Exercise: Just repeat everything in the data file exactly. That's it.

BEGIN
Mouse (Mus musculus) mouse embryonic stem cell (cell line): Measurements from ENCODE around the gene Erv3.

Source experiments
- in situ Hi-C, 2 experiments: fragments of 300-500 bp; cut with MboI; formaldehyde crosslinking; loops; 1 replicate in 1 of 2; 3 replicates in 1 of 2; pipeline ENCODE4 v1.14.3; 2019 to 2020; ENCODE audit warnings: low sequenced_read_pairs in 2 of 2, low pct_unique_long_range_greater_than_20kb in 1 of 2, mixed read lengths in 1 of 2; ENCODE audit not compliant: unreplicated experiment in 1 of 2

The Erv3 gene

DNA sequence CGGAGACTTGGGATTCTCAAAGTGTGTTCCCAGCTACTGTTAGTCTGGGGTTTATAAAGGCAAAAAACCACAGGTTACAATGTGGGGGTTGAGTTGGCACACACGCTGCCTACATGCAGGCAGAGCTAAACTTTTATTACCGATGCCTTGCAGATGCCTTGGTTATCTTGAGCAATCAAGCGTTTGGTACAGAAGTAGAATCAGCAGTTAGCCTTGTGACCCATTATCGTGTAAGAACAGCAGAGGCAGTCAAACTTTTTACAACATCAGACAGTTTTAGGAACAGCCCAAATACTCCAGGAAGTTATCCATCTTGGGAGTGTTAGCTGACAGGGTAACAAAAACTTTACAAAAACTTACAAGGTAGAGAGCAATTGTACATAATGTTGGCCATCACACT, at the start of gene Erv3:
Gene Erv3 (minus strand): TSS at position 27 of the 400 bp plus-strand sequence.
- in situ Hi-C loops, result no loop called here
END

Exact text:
Mouse (Mus musculus) mouse embryonic stem cell (cell line): Measurements from ENCODE around the gene Erv3.

Source experiments
- in situ Hi-C, 2 experiments: fragments of 300-500 bp; cut with MboI; formaldehyde crosslinking; loops; 1 replicate in 1 of 2; 3 replicates in 1 of 2; pipeline ENCODE4 v1.14.3; 2019 to 2020; ENCODE audit warnings: low sequenced_read_pairs in 2 of 2, low pct_unique_long_range_greater_than_20kb in 1 of 2, mixed read lengths in 1 of 2; ENCODE audit not compliant: unreplicated experiment in 1 of 2

The Erv3 gene

DNA sequence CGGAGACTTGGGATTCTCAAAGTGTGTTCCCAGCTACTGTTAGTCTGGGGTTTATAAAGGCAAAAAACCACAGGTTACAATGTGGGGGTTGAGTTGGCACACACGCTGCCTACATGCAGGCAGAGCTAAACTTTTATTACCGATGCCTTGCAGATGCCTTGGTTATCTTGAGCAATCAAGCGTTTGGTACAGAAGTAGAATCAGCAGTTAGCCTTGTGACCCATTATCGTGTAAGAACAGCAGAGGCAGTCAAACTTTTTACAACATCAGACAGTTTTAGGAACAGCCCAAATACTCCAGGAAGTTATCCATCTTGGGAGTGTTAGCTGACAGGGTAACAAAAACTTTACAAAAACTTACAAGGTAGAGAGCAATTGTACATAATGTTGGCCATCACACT, at the start of gene Erv3:
Gene Erv3 (minus strand): TSS at position 27 of the 400 bp plus-strand sequence.
- in situ Hi-C loops, result no loop called here